The last time I distinctly remember feeling patriotic was as a kid after watching JP Dutta's Border for the first time. After the movie ended with the jingoistic jig "Hindustan, Hindustan" I jumped on my bed like a zombie. Too excited to sleep, I stared in the darkness of night feeling that India has the most beautiful cartographic image in the world and that the Indian soldiers at the border must be great fearless and patriotic warriors as those in the movie. During the Kargil war I used to tally the number of wounded and dead Indian soldiers against those on the Pakistani side. I watched a lot of movies in the muddled up category of "patriotism and national integration" as a child.
As I grew up, learning more about myself with each passing year, I realized that I could feel patriotic only when I forcibly pumped that feeling into myself. Since then I have occasionally felt an itch of guilt for what I have become and learnt to live with it. The first time after I left college, took a job, lived independently, paid taxes and donated for charity my itch started to recede and instead has been being replaced with a growing sense of disillusionment and despair.
I am not very different from the billion other people who desire to live on their own and strive for their livelihood and dreams, people who work for themselves, their families and if possible for their communities. I feel optimistic about the opportunities available to the youth, I am inspired by the creativity and capabilities of many of those, and am amused by their naiveté in forwarding to each other Manmohan Singh's résumé or Abdul Kalam's speech about how India really is a developed country and not just a developing one. The latter amusement has in fact shifted from pride to realization and now vacillates between pity and condescension.
I don't particularly like nor respect India as a country. It is very unlike the developed countries that many of my generation truly envy. It appraises property in crores and human lives in lakhs. Nor is it like the war-torn developing countries that not only struggle for survival but also rebuild themselves with alacrity. It takes decades to construct projects, pays its voters hooch money before elections, and confuses fighting terrorism with curbing citizens' rights. Its few achievements are usually those of individuals from whom they have duly been nationalized, and when it does make to the top of a global economic or demographic index in a positive manner it is mostly because of its colossal population. It is at best the largest dysfunctional democracy and in fact the largest mobocracy in the world.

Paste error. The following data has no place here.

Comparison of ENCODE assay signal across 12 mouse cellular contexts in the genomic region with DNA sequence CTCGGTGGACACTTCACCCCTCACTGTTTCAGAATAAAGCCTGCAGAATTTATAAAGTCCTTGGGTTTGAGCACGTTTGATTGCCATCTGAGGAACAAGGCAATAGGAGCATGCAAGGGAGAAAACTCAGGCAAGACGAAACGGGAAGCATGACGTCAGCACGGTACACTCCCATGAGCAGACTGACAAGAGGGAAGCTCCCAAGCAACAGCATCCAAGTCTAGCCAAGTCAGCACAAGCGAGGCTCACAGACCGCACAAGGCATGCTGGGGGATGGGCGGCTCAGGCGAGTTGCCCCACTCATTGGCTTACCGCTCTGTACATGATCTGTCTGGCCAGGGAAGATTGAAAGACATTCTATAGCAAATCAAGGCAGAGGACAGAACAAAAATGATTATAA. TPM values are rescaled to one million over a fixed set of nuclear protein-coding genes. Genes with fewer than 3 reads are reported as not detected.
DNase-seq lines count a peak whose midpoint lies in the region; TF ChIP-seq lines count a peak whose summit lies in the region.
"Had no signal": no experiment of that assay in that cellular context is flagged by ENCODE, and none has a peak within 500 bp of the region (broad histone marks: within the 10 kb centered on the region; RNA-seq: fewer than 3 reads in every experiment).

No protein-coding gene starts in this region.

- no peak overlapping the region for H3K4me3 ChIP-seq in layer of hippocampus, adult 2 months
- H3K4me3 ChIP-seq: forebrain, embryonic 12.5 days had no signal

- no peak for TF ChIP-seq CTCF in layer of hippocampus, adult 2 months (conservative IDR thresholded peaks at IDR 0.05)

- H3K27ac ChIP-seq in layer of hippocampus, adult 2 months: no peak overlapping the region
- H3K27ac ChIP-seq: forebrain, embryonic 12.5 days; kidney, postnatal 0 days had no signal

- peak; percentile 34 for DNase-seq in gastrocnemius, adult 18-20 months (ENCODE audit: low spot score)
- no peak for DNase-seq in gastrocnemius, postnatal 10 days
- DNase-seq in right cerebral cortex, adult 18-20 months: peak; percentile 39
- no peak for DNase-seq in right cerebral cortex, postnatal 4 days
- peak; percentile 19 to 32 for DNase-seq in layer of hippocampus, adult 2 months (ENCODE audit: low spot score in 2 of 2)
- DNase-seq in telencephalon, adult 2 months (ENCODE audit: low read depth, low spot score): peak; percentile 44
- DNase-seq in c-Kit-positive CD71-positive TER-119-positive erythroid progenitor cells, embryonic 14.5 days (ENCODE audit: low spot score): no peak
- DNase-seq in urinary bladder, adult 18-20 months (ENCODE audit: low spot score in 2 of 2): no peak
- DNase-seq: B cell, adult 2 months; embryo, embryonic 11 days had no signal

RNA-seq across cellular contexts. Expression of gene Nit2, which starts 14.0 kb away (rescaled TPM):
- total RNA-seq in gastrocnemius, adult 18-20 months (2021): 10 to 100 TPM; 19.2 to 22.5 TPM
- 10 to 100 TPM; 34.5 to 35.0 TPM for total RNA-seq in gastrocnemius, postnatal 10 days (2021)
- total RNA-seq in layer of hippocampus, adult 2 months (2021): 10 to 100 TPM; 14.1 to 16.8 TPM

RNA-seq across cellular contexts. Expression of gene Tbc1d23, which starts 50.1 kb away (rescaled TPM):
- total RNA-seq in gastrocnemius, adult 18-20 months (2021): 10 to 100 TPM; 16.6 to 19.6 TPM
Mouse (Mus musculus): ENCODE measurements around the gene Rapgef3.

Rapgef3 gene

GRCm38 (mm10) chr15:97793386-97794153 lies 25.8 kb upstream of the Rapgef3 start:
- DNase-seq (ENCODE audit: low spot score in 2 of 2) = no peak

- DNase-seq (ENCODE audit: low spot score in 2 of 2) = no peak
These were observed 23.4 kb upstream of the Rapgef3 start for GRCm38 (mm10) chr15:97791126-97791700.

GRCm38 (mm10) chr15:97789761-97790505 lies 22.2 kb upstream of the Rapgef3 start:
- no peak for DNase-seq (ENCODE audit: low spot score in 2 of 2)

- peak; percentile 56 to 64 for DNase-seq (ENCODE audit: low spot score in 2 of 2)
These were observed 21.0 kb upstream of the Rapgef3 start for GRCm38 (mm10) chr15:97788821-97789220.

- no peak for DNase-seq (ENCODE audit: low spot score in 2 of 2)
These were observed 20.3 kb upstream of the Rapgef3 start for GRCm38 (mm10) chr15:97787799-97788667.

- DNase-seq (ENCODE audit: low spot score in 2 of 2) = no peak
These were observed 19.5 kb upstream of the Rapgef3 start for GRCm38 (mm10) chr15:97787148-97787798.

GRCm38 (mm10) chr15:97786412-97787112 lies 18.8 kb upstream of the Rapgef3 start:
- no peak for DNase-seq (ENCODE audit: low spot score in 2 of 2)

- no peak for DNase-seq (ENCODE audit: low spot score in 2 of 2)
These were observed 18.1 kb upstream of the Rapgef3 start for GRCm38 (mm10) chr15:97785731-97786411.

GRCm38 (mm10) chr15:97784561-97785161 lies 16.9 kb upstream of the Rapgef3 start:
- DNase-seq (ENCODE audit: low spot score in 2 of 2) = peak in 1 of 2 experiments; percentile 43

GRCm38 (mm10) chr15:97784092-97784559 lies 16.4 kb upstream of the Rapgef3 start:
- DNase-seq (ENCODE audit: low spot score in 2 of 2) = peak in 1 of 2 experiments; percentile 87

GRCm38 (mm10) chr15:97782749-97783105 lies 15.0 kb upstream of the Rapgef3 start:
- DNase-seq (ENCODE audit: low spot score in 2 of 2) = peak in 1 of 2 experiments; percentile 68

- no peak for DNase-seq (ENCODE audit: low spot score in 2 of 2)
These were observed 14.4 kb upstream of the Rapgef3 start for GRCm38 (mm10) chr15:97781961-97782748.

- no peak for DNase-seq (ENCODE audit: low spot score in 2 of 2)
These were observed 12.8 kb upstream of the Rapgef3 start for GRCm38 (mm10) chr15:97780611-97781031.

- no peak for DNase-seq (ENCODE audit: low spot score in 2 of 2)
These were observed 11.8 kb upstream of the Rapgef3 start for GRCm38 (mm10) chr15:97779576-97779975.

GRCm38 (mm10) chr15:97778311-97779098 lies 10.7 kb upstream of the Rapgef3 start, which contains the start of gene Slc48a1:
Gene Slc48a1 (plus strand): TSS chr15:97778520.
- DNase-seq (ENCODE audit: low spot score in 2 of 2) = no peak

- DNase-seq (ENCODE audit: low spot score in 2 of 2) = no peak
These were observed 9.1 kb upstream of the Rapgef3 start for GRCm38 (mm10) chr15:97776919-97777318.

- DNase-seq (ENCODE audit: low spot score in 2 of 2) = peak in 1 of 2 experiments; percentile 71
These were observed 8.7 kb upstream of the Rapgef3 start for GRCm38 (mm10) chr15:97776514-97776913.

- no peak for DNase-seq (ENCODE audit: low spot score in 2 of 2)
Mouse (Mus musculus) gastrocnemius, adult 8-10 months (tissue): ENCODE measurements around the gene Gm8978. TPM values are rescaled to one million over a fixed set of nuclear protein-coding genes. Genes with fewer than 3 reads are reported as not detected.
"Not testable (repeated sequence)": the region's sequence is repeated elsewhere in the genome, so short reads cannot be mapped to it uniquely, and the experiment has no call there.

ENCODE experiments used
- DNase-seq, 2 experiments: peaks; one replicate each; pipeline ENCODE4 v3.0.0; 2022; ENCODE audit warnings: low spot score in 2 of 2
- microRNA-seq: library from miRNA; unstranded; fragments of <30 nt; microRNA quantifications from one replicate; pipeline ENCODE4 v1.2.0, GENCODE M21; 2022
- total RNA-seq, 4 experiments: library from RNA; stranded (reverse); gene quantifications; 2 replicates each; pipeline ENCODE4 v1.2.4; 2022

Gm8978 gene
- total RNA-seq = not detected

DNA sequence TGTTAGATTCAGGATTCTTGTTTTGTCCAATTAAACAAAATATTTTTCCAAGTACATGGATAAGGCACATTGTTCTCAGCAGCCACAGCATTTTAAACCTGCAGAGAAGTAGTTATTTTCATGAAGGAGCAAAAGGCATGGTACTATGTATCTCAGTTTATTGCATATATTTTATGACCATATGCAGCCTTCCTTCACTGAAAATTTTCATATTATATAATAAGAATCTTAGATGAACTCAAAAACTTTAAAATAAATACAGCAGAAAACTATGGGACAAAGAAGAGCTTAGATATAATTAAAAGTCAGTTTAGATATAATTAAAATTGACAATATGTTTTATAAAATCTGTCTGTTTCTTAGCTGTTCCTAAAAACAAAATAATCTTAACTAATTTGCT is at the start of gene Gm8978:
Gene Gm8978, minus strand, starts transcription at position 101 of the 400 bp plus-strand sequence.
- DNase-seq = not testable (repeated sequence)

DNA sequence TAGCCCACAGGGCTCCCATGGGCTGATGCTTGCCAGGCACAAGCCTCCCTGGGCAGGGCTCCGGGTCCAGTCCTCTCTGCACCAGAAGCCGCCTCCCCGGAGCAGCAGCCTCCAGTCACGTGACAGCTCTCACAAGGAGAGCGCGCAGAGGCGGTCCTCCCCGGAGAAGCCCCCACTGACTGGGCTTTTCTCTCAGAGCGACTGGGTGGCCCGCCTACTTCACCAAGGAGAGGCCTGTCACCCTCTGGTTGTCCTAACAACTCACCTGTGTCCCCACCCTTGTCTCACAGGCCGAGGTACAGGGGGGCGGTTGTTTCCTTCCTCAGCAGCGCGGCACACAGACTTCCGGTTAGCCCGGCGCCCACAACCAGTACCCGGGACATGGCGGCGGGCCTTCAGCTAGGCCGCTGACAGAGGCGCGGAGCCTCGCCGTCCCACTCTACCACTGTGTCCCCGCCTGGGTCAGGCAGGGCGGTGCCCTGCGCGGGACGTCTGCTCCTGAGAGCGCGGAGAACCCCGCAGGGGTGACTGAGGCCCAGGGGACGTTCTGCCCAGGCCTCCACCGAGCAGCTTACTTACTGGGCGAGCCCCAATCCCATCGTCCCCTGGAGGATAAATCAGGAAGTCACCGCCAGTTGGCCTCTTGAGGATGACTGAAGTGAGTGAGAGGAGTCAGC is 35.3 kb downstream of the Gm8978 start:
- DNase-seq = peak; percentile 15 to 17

To the critic who questions what I do to change the situation: Bless the man who shot the guy who had said, "Ask not what the country did for you but what you did for the country." The country, whatever it means, is not my ruler and I am not a slave. We have a symbiotic relationship not very dissimilar from the relationship between an apartment building and its residents. The residents pay for the maintenance and a few other funds in exchange for a host of benefits. The residents should not default on their payments and the apartment building (through its elected association) should not fail to provide those benefits. The resident who is unhappy with the functioning of the association complains, and if things don't improve leaves to another apartment building.